You open the door and she’s there, her ratty grey backpack slung under one shoulder. She smiles like nothing ever happened. “They kicked me out,” she says. “You’ll let me stay, right?”

You want to ask her how she got here, how she found you, but you don’t. You step aside and she walks into your kitchen. You want to tell her to go to hell, but you don’t do that, either. You press the button on the electric kettle and grab the box of Earl Grey off the top shelf. The tea is probably long stale by now. No one’s had any in months.

She takes a large blue mug out of the cupboard and smiles at you. “I knew I could count on you,” she says, but her pale green eyes say something entirely different. The kettle clicks off and you want to empty the boiling water over her head, watch her skin blister and her smile peel off at the corners.

“You can sleep on the floor,” you say to her. You pour hot water into her mug, and watch the steam rise for a long while.

She isn’t always there, and sometimes you wonder if she’s left just as suddenly as she came, and other times you hope it, but then she glides in silent as a ghost. She doesn’t talk to you, not often, but you can feel her there at your back, and you can see her in the corner of your eye.

You hear her rustle through your books, flip through a couple of pages and then put them back on the shelf, bored. You try to concentrate on your work, but your stomach hurts too much. All you can think about is her, and the faint rustle she makes behind you. You think she’s looking through your books, flipping through a couple pages and then putting them back on the shelf, bored, but you can’t know know for sure unless you look at her.

Your heart is thudding in your chest and you feel like throwing up. You turn around.

Your boyfriend stops by your apartment to bring you flowers. You seem sad lately, he says. She’s gone right now, so you invite him in. You take the blue vase out of your cupboard and fill it with water, and he carefully cuts the stems for you. You glance over at him and he smiles. Your heart is beating loudly in your chest, and you’ve forgotten about everything else.

He hands you the bouquet, and you put it in the vase and bring it to your small kitchen table. He sits down, still smiling at you, and you’re smiling back despite everything. Then, his eyes fall on the mug on the table, filled with cold Early Grey tea. Your heart falls. He looks at you, questioningly. He knows you never use that cup.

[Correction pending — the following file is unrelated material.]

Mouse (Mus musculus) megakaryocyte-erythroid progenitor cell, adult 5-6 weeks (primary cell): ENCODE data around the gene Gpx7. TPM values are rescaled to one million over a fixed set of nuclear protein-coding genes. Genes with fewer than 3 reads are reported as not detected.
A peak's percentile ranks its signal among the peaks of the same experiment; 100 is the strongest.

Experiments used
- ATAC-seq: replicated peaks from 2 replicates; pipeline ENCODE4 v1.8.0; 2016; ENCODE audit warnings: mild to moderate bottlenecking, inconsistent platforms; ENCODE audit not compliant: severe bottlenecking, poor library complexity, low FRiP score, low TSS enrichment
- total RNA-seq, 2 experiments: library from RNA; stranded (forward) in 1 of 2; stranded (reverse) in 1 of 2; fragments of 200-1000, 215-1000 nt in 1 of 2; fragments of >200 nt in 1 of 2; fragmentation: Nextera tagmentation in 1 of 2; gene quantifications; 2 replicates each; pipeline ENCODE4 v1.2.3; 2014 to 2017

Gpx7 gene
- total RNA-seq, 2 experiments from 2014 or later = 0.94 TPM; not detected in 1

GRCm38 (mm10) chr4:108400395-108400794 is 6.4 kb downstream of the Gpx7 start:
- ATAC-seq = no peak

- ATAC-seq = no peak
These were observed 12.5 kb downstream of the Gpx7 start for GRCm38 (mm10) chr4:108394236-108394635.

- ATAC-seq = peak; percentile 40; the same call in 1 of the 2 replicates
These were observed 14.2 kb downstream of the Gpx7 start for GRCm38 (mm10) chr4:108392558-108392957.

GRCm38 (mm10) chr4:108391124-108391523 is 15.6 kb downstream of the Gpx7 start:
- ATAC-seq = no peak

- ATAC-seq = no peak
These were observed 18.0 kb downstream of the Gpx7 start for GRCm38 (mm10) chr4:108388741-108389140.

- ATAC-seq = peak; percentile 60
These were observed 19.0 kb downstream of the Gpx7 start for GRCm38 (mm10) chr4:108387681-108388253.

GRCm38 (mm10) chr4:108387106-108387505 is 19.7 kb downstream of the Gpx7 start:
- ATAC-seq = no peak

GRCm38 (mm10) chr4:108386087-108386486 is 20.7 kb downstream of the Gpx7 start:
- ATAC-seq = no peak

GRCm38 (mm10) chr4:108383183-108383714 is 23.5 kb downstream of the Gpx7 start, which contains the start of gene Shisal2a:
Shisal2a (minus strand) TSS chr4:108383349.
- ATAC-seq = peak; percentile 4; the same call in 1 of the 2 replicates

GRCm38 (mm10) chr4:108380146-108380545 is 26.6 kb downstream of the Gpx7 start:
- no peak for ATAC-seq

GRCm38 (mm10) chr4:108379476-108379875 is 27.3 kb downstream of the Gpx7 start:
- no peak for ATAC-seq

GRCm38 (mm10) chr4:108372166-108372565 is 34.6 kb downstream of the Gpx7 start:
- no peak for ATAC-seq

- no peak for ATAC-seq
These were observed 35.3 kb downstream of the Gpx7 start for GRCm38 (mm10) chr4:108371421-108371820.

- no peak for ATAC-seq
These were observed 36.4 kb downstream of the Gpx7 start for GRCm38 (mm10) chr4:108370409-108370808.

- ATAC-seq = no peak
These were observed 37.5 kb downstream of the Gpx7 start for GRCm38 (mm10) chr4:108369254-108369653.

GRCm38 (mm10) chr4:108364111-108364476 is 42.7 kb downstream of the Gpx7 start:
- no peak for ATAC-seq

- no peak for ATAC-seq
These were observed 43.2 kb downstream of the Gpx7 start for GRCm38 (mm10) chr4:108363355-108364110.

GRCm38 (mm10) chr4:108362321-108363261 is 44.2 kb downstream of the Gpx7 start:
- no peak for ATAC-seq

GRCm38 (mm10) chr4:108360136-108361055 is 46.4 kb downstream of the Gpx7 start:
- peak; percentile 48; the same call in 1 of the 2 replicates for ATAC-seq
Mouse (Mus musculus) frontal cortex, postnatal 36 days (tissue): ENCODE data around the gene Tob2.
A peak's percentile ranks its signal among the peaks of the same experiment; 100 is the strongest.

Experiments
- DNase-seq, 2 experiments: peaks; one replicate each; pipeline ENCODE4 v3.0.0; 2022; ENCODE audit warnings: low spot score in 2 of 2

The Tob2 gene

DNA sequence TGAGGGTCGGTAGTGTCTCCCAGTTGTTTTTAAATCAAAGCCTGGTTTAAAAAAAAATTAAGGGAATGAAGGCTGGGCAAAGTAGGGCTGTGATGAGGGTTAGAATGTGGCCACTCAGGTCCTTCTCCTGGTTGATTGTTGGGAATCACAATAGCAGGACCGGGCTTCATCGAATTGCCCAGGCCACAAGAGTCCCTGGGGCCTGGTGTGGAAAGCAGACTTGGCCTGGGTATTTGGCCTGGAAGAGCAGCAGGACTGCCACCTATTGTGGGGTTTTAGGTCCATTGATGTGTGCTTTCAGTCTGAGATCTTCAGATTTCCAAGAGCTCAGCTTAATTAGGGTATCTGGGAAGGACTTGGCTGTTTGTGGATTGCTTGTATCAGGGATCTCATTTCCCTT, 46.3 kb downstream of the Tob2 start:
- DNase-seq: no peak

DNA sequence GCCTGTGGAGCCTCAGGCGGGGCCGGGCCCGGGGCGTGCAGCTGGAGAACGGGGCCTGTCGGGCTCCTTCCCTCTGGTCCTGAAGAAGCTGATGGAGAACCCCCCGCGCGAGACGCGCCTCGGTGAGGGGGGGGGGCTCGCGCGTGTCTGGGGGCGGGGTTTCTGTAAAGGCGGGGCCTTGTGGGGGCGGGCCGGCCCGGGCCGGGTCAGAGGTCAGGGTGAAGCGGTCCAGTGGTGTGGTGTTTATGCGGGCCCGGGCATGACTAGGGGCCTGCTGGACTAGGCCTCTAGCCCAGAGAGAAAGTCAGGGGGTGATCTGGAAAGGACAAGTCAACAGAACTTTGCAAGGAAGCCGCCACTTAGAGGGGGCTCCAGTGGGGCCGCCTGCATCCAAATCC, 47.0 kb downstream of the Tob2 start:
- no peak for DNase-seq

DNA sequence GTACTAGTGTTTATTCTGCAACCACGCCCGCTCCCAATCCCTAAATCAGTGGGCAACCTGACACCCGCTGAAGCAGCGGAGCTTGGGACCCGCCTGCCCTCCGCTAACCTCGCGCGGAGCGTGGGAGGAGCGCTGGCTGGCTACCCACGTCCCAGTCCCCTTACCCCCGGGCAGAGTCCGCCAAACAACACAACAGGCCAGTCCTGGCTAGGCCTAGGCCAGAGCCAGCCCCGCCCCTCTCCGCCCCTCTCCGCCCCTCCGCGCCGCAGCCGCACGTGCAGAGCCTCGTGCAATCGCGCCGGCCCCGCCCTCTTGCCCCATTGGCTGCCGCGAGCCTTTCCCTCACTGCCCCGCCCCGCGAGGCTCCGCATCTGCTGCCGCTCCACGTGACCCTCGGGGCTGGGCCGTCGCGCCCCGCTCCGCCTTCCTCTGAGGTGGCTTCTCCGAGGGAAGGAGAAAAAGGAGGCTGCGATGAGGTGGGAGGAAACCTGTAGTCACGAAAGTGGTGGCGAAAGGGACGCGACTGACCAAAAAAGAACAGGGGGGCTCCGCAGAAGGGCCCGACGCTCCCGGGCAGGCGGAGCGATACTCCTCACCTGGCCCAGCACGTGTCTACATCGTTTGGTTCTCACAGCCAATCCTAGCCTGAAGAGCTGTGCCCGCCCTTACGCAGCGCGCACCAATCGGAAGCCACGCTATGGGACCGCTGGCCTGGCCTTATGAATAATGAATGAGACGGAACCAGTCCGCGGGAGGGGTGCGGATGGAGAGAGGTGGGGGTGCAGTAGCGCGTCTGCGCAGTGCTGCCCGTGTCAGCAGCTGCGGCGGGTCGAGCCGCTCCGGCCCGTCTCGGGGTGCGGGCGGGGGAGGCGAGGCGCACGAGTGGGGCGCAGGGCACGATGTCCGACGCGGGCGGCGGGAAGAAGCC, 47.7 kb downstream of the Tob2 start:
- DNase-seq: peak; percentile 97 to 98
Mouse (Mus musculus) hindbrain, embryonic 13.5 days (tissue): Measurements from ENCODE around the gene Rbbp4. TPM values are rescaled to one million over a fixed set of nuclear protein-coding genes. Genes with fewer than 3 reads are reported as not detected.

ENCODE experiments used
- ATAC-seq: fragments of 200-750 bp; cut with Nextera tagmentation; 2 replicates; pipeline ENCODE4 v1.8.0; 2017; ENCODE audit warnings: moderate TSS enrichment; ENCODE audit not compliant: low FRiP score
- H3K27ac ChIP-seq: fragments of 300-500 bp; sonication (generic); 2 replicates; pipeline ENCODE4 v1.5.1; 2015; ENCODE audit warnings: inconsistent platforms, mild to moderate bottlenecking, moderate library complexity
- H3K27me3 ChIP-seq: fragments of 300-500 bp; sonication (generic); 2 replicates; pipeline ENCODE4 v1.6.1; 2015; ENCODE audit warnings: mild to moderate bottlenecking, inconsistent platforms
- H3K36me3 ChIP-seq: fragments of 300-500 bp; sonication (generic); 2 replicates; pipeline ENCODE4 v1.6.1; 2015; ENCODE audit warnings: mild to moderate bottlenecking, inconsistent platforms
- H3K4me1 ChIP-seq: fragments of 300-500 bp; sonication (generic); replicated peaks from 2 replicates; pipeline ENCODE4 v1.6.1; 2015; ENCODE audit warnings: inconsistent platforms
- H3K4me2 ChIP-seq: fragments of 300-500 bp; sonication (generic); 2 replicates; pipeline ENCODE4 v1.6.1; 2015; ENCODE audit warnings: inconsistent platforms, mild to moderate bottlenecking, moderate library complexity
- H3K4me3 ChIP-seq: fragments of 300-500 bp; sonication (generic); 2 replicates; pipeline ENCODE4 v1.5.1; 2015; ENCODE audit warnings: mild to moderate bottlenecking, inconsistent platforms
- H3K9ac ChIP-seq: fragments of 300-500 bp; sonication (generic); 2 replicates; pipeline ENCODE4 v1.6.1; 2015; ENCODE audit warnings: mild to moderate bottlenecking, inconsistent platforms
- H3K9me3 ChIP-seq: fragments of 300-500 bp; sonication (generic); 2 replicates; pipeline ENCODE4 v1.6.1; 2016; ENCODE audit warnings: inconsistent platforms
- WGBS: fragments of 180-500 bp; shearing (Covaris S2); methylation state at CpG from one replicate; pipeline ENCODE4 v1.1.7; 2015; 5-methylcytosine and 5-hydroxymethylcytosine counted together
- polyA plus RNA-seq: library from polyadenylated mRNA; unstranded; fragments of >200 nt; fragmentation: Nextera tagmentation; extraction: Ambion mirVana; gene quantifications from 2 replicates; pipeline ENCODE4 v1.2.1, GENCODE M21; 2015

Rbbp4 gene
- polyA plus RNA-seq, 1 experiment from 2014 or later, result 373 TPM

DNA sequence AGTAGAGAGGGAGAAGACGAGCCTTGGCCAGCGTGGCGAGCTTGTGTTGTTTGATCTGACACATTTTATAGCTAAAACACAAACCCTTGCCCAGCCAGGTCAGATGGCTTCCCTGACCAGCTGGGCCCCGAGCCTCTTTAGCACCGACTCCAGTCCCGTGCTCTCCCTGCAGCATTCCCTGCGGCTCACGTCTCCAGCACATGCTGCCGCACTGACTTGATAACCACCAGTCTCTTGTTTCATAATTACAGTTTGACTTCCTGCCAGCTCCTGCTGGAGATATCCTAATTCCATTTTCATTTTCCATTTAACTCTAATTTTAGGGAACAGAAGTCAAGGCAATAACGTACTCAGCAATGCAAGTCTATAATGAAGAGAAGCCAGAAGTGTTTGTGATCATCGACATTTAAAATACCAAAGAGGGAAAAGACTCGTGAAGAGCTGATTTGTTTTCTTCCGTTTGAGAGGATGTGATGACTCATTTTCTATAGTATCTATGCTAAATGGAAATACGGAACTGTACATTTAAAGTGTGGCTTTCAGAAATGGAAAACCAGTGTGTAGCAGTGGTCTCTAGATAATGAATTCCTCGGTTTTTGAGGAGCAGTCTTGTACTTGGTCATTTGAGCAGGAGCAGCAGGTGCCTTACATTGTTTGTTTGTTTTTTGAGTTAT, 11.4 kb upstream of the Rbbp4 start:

You don’t know where she goes during the day, though sometimes you watch her walk across the parking lot from your window. Don’t come back, you want to scream at her, but you can’t. Today she turns around, and looks at you. She holds her hands in the shape of a heart, and you want to cry.

When you come home she’s sitting on your couch. She barely glances at you as you stand in the doorway. You want to scream at her. You want to ask her why, you want to ask her if she cares about what she did you, and is still doing to you. You want to say so many things, but there’s no point, there’s no satisfying answer, there’s nothing she could possibly say that would fix anything.

You want to scream at her, but instead you close the door, and you go to your room, and you don’t wonder about her.

When you wake up she’s gone, and her things are, like she was never there. You go into the kitchen, and you see broken pieces of a blue mug all over the floor, and a half-dry puddle of Earl Grey tea.

You carefully pick up the larger pieces, and sweep up the rest. You wrap the whole thing in thick brown paper before you throw it into the trash. You look at the old box of tea on the shelf, and you throw that out, too. Then you take out your cellphone, and you call your boyfriend, and you tell him that you love him for the first time.

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